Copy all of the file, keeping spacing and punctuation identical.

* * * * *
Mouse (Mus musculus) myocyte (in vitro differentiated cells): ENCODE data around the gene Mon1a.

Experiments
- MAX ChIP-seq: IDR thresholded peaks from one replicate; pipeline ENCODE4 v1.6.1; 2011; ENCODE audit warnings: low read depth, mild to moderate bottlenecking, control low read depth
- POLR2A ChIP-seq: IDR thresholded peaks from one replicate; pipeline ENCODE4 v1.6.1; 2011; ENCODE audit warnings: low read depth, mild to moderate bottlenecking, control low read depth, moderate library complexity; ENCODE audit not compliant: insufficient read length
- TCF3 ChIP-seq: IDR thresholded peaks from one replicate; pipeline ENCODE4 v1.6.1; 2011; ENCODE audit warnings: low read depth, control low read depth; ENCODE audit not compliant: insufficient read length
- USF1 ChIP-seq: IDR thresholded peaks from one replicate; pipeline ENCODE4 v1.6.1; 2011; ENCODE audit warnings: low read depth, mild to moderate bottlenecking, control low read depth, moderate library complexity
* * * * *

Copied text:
Mouse (Mus musculus) myocyte (in vitro differentiated cells): ENCODE data around the gene Mon1a.

Experiments
- MAX ChIP-seq: IDR thresholded peaks from one replicate; pipeline ENCODE4 v1.6.1; 2011; ENCODE audit warnings: low read depth, mild to moderate bottlenecking, control low read depth
- POLR2A ChIP-seq: IDR thresholded peaks from one replicate; pipeline ENCODE4 v1.6.1; 2011; ENCODE audit warnings: low read depth, mild to moderate bottlenecking, control low read depth, moderate library complexity; ENCODE audit not compliant: insufficient read length
- TCF3 ChIP-seq: IDR thresholded peaks from one replicate; pipeline ENCODE4 v1.6.1; 2011; ENCODE audit warnings: low read depth, control low read depth; ENCODE audit not compliant: insufficient read length
- USF1 ChIP-seq: IDR thresholded peaks from one replicate; pipeline ENCODE4 v1.6.1; 2011; ENCODE audit warnings: low read depth, mild to moderate bottlenecking, control low read depth, moderate library complexity